Presentation on theme: "Comparison of Three Sources of CO 2 (Electrochemical Generation, Propane Combustion and Compressed Gas Cylinder) for Mosquito Surveillance Daniel L. Kline."— Presentation transcript:
Comparison of Three Sources of CO 2 (Electrochemical Generation, Propane Combustion and Compressed Gas Cylinder) for Mosquito Surveillance Daniel L. Kline USDA-ARS, CMAVE Gainesville, FL email@example.com
CO 2 Short History 1922 Rudolfs reported that carbon dioxide was a mosquito attractant 1934 Headlee reported that delivering CO 2 gas over a New Jersey light trap for only 2 hr each evening increased the mosquito catch by 400- 500% 1942 Reeves & Hammon were two of the first to seriously propose the addition of CO 2 to light traps to increase mosquito catches. Not all species are attracted equally by the addition of CO 2.
Available Sources Human and animal sources Dry ice Compressed (pressurized) gas cylinders Propane combustion Solid impregnate technology Yeast fermentation –Anaerobic –Aerobic
USDA CSREES grant award No. 2005-3361-15563, entitled “Electrochemical Carbon Dioxide Generator for Mosquito Surveillance” Dr. Henri Maget Med-e-Cell San Diego, CA
SBIR Phase I Overall Objective Determine the feasibility of using Med-e- Cell’s electrochemical CO 2 generation technology for mosquito surveillance.
Phase I Specific Objective Develop an experimental CO 2 generator capable of producing up to 200 ml of CO 2 per minute.
By applying voltage across an electrochemical cell containing a carboxylic acid (e.g. oxalic acid), the following reactions take place: Anode reaction: HOOC-COOH 2 CO 2 + 2H + + 2e - Cathode reaction: 2H + + 2e - H 2 Overall process: HOOC-COOH 2 CO 2 + H 2 Electrochemical Generation of CO 2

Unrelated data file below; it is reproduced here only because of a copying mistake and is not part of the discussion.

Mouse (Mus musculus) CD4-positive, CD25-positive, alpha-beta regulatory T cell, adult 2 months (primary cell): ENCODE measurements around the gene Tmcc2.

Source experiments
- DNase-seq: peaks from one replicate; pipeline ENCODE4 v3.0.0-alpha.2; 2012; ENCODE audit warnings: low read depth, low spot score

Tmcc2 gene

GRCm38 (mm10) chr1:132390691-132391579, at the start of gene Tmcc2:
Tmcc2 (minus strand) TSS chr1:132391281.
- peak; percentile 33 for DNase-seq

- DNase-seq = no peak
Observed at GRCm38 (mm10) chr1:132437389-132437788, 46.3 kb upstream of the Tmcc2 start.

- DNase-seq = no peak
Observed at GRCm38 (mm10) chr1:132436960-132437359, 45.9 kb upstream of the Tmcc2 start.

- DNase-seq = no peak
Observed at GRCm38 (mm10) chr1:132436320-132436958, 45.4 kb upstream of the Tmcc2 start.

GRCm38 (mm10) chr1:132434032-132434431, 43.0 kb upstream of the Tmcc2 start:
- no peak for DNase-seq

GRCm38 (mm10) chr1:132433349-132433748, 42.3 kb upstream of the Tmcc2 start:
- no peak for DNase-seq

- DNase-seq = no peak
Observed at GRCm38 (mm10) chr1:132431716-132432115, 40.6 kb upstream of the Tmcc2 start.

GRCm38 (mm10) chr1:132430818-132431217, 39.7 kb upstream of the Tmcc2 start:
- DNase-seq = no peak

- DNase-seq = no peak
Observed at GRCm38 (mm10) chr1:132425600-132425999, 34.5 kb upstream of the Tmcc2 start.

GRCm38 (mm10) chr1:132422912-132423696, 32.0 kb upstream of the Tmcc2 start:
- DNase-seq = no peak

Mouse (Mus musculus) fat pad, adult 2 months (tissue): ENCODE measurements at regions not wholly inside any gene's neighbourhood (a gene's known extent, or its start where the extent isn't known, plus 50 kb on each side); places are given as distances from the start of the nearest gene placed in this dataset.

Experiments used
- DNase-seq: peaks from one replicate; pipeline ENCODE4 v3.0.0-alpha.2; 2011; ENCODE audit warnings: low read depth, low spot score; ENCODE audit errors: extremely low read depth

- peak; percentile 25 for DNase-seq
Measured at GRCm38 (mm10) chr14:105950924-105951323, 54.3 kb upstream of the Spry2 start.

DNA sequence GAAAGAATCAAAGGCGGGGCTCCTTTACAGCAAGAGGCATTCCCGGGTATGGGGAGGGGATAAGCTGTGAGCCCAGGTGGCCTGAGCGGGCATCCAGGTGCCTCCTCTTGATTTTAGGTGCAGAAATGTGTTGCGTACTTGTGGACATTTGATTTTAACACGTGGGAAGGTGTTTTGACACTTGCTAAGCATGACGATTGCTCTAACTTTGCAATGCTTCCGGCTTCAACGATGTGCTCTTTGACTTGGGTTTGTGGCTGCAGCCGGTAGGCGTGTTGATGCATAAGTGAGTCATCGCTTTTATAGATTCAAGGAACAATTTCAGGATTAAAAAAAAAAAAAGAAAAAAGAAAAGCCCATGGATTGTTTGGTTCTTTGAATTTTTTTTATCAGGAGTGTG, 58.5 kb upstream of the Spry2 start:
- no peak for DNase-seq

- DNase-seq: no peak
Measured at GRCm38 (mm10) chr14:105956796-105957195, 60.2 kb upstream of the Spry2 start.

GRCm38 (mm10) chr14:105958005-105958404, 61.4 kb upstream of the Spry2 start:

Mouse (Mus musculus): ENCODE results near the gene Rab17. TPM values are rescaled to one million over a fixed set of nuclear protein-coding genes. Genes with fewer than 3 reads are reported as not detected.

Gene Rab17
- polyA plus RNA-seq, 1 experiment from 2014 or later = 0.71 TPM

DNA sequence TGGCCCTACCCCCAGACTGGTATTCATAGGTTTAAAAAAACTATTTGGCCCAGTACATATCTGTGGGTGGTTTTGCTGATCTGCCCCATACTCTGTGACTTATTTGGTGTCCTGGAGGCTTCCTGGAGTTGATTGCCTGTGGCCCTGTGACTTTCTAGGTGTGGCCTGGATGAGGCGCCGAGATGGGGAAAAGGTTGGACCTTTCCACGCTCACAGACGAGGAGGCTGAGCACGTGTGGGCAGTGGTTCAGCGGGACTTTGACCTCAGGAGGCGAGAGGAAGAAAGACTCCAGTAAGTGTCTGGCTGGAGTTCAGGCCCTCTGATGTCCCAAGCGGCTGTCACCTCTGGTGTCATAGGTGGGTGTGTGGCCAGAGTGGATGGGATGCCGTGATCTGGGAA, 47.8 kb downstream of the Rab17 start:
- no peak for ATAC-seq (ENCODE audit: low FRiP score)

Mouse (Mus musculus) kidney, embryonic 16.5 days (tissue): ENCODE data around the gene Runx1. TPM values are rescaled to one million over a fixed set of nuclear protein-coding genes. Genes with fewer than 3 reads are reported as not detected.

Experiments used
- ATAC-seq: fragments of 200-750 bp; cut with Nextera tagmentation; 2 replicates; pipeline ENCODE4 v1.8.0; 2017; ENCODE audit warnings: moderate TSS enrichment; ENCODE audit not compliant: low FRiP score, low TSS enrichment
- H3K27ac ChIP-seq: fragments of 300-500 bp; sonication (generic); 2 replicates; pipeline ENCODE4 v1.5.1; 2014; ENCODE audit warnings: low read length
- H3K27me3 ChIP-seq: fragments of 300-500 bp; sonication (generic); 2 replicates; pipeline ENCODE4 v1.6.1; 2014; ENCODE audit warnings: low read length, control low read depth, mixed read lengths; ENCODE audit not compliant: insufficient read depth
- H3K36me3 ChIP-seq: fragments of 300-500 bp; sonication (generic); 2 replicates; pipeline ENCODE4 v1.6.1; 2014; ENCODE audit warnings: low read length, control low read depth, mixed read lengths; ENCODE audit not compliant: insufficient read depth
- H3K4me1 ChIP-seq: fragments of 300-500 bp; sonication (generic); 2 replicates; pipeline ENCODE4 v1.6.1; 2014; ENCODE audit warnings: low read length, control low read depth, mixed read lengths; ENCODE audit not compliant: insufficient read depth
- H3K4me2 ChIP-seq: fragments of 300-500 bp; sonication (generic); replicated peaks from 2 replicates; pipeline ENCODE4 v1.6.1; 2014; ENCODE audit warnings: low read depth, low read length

Prototype Carbon Dioxide Generator The generator geometry is 6.5 x 5 x 4 cm and weighs less than 100 grams The first prototype generator operated from an AC/DC converter at 5 Amps and 3.8 volts producing 9 liters of CO 2 /hr for a period of 4 hours (150 ml/min); consumed 67 grams of oxalic acid The cost to operate the device at that rate and duration would be about 25 cents for the organic acid and 1 cent in power The size of the generator can be increased (or decreased) and the production rate of CO 2 also
Other Prototype Features No valves, manifolds, etc. Can be started manually (switch) or by timer The rate can be increased/decreased at will by adjusting the current The system price is in the vicinity of $100 The system is battery compatible The system is ideally suited for solar energy, since it is a low voltage device
SBIR Phase II Plans Develop an integrated monitoring system which would include: –The electrochemical CO 2 generator and octenol dispenser as described in this talk –A way to generate moisture and heat as a by- product of the electrochemical process –Electronic time-release circuitry to start/stop the CO 2 and to deliver pulses of CO 2 –A solar power source to allow complete system autonomy